Bernie Sanders’ Case as Hillary Clinton’s Running Mate

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Polls have shown that Bernie Sanders has many supporters who wouldn’t shift their loyalty to Hillary Clinton if she becomes the Democratic presidential nominee. (Getty)

Bernie Sanders has continuously vowed to keep fighting for the Democratic nomination all the way to the convention in Philadelphia.

With his path to the democratic nomination narrowing, many are wondering if he could join Hillary Clinton’s ticket.

The prediction markets monitored by have listed Sanders with a 9 percent chance of becoming the vice president nominee.

While the pair is unlikely, it isn’t out of the realm of possibility.

Here’s a few reasons why a “unity ticket” could work:

Sanders’ Continued Fight Could Mean Chaos at the DNC in July

Hillary Clinton vice president, Hillary Clinton runningmate, Bernie Sanders Vice President

Bernie Sanders has brought progressive issues, such as income inequality, to the forefront of the primary elections. (Getty)

Loud cursing, shouting and vile insults erupted at the the Nevada State Democratic Convention in May. Sanders’ supporters threw chairs, started fights, and vandalized the party’s headquarters with pro-Sanders graffiti.

Not exactly the scene Clinton wants the nation to see at the Democratic National Convention in July.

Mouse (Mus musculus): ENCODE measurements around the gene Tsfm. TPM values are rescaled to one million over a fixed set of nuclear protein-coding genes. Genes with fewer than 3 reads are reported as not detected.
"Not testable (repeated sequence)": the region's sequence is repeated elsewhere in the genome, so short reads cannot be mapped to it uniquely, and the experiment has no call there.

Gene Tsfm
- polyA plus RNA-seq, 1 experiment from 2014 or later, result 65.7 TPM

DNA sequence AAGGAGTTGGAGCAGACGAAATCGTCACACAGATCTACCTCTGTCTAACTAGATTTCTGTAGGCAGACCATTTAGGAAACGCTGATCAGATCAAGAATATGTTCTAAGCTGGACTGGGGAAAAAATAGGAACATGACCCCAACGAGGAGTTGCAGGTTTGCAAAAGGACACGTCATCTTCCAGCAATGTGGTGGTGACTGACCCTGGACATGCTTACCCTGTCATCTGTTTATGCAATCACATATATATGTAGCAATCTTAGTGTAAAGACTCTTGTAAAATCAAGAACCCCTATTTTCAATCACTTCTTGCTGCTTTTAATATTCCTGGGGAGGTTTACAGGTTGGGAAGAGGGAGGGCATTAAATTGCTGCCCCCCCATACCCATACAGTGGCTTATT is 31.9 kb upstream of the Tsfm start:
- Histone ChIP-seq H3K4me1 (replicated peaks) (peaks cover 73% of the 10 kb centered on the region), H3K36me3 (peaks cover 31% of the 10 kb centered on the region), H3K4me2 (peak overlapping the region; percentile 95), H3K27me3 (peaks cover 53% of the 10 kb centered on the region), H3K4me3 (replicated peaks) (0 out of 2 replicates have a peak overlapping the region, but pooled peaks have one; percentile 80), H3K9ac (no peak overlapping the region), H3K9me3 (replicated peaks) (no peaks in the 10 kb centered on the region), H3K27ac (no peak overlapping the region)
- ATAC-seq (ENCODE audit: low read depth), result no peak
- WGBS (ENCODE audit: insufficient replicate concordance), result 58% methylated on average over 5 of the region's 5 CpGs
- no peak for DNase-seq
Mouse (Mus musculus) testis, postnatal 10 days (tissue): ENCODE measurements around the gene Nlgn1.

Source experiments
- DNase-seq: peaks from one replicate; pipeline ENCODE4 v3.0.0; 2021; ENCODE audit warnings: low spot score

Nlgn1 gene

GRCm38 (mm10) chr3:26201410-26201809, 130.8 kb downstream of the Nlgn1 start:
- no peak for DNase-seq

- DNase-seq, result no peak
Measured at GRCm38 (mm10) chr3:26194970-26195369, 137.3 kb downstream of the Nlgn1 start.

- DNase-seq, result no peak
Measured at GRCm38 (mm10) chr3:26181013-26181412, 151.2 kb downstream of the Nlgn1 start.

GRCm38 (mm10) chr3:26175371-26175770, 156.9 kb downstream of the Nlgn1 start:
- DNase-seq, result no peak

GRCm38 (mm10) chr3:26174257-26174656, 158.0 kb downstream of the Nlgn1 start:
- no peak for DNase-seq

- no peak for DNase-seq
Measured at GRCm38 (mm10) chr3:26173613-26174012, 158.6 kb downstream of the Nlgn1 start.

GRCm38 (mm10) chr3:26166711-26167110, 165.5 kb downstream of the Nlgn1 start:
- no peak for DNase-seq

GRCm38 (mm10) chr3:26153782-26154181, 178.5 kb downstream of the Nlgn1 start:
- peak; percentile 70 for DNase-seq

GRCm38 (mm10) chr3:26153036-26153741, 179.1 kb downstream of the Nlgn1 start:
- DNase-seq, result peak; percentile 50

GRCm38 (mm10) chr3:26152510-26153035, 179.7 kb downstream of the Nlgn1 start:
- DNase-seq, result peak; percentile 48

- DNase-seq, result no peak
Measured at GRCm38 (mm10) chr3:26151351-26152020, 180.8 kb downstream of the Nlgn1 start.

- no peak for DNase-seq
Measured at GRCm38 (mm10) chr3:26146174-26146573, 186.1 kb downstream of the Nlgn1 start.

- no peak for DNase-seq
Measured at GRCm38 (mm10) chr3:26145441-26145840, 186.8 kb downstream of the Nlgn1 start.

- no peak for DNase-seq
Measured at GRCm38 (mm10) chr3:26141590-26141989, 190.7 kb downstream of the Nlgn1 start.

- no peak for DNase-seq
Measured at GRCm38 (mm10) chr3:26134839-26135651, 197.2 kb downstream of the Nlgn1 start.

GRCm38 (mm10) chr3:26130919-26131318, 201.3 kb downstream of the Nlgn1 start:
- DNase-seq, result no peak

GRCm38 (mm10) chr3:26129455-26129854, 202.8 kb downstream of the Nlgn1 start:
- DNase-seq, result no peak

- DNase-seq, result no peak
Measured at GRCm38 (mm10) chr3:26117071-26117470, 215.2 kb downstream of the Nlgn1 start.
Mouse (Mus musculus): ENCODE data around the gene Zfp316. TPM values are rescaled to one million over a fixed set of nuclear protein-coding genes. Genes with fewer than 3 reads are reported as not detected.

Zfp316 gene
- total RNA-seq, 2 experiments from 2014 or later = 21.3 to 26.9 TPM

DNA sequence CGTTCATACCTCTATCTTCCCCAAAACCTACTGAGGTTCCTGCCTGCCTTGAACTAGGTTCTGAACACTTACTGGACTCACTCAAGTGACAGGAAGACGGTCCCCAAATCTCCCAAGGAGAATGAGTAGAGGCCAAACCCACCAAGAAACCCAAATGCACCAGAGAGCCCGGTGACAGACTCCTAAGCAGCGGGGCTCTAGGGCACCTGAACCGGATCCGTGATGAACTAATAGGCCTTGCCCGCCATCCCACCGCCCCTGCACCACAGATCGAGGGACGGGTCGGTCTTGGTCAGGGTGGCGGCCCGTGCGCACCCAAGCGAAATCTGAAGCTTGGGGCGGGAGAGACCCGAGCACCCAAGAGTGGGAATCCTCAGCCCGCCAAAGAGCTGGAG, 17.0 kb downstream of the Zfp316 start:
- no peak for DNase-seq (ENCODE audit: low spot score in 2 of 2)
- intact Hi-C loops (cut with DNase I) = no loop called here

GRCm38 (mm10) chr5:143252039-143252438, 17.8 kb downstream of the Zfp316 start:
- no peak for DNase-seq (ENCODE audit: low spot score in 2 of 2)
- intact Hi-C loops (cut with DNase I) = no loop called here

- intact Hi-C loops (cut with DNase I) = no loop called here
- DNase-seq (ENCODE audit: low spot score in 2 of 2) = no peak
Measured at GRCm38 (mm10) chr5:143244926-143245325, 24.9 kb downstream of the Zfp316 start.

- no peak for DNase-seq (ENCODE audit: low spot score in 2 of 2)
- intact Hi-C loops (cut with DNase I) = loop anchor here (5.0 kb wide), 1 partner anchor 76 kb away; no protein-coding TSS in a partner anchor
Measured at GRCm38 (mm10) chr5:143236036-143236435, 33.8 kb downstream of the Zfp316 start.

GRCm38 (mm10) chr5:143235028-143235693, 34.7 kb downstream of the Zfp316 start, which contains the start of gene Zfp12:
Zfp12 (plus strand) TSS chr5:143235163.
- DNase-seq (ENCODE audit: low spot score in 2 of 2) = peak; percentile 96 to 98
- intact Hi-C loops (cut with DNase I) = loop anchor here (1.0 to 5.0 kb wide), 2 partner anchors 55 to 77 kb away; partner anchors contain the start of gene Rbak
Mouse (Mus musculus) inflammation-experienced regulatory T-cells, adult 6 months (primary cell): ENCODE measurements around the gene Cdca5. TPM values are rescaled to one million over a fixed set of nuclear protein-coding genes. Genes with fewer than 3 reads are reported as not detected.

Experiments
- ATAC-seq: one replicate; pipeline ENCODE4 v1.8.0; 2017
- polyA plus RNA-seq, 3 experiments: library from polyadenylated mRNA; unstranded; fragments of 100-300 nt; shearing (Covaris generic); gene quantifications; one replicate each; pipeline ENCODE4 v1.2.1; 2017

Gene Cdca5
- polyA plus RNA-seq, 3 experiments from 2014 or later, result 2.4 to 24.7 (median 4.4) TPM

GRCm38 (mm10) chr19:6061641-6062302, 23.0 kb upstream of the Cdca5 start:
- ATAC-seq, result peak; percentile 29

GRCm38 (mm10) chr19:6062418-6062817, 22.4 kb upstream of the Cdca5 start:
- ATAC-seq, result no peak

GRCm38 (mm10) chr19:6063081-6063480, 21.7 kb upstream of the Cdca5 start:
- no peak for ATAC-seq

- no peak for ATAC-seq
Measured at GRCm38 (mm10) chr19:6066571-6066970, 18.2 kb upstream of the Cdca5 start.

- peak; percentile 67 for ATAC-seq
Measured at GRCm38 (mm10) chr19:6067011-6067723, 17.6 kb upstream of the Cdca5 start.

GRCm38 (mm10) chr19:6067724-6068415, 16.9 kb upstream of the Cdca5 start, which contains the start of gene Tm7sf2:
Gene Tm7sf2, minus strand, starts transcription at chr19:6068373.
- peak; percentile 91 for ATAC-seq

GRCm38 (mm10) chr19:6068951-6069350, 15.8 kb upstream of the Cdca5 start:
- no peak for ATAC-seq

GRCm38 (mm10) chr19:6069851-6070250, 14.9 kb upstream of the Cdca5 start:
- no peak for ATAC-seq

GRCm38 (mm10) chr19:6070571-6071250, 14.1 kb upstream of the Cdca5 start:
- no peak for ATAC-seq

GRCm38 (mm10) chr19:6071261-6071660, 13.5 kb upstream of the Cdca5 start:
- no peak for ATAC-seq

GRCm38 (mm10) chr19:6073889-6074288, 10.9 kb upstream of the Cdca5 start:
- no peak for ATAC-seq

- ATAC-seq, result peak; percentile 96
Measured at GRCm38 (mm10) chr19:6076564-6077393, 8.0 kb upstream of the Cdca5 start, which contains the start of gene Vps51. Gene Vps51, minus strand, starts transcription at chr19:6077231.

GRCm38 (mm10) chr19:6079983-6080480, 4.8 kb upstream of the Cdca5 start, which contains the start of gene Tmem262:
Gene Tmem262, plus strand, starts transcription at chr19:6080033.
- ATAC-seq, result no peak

Following the outburst in Las Vegas, Nevada Democratic Party Chairwoman, Roberta Lang, told multiple media outlets that she received threatening text messages and phone calls from Sanders’ supporters.

Sanders’ officials told CNN, while they didn’t condone the behavior of some of their supporters at the Nevada convention, they blame leaders of the Nevada Democratic Party for prompting the upheaval by shutting out Sanders’ backers.

Many Democrats fear that if Sanders does not rein in his supporters, the same chaotic scene that occurred in Las Vegas could happen again at the Democratic National Convention in Philadelphia.

According to Politico, around 20,000 protesters have plans to throw anti-Clinton protests outside of the convention hall.

However, the protests may not only be limited to outside. Members of Sanders’ New York delegation revealed to Politico that some of his supporters are considering chanting, doing mass walk-outs, and basically protesting in the name of “democracy” as they see fit.

If this were to happen, it could mean a huge embarrassment for Clinton on prime-time television.

Putting Sanders on the ticket would greatly reduce the potential for his supporters to embarrass her at the convention.

Hillary Clinton Hasn’t Publicly Ruled Out Sanders as VP

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Hillary Clinton has pivoted her campaign away from Sanders and toward Trump. (Getty)

Would Clinton consider putting Sanders on the ticket to capture his loyal base of voters? Clinton hasn’t publicly ruled out the idea.